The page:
The Conqueror Earthworm
In the scientific community, concern over the depredations of invasive earthworms has been growing for years. The International Symposium on Earthworm Ecology has been meeting every four years since the 1970s, and earthworms will also be a focus of a meeting of the International Colloquium on Soil Zoology and Ecology in Rouen, France, this summer, said Paul Hendrix, a professor at the Institute of Ecology at the University of Georgia.
"We're starting to see pretty dramatic effects now, especially in the northern regions of North America, where there weren't already worms," Hendrix said. "Ferns and other understory vegetation are being threatened by changes in the forest floor."
In woodlands in the Chicago area, where Heneghan and Steffen are doing their research, the invasive earthworm problem involves another invasive species -- buckthorn. Buckthorn is a thick, hardy shrub native to Europe that was brought to the Midwest in the 1880s for landscaping. It flourished in midwestern forests, depleting the indigenous oak and other native species.
The invasive European earthworms love the buckthorn detritus, and buckthorn thrives on the extra nitrogen that earthworms create in the soil.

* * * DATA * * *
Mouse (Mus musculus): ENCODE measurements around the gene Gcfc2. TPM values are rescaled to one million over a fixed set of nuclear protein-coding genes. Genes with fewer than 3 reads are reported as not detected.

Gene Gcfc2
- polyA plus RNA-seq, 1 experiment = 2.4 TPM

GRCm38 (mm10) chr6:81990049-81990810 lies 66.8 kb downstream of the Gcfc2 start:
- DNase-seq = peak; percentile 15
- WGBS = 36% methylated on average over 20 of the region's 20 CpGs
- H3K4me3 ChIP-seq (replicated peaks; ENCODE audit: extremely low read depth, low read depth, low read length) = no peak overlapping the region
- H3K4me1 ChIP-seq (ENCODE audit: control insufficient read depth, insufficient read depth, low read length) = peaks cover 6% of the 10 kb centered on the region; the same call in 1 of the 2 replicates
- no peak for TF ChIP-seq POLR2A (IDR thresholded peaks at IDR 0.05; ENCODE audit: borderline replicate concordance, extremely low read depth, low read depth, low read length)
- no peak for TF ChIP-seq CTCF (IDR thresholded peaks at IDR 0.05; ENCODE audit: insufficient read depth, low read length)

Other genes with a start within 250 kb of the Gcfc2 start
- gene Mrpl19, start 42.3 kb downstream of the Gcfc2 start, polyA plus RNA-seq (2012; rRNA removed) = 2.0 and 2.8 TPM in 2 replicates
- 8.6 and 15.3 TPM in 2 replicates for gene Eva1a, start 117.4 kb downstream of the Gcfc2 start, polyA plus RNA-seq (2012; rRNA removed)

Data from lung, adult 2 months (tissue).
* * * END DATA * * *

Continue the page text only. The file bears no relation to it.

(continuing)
"There's a symbiosis between the European earthworms and European buckthorn," Heneghan said. "Together, they're creating great mischief."
Steffen and Heneghan are measuring the density of earthworms in the soil in McDonald Woods and other forest preserves in the Chicago area. To quantify the worm population, they drive a square, open-bottomed steel frame, measuring about a foot on each side, into the earth and saturate the soil with a mixture of organic mustard and water that irritates the worms' skin. That brings the worms to the surface, where they are collected and counted.
"When the big night crawlers come out, it's like watching a submarine surface," Steffen said.
The earthworm study goes hand in hand with efforts to restore the area to its natural oak habitat. This slow process is the best way to combat the earthworm problem, the scientists said.
"You could fumigate the soil, but we don't want to do that because that would also have an effect on non-target organisms," Heneghan said. "The worms don't have a taste for oak leaves."
Steffen and Heneghan said raising awareness about the problem is a good way to educate the public about the issue of invasive species and their effect on fragile, interconnected ecosystems.
"You have a much more difficult time talking to people about buckthorn -- it's just a bush," Steffen said. "But when you slap an earthworm in the face, it gets everyone's attention."
© 2004 The Washington Post Company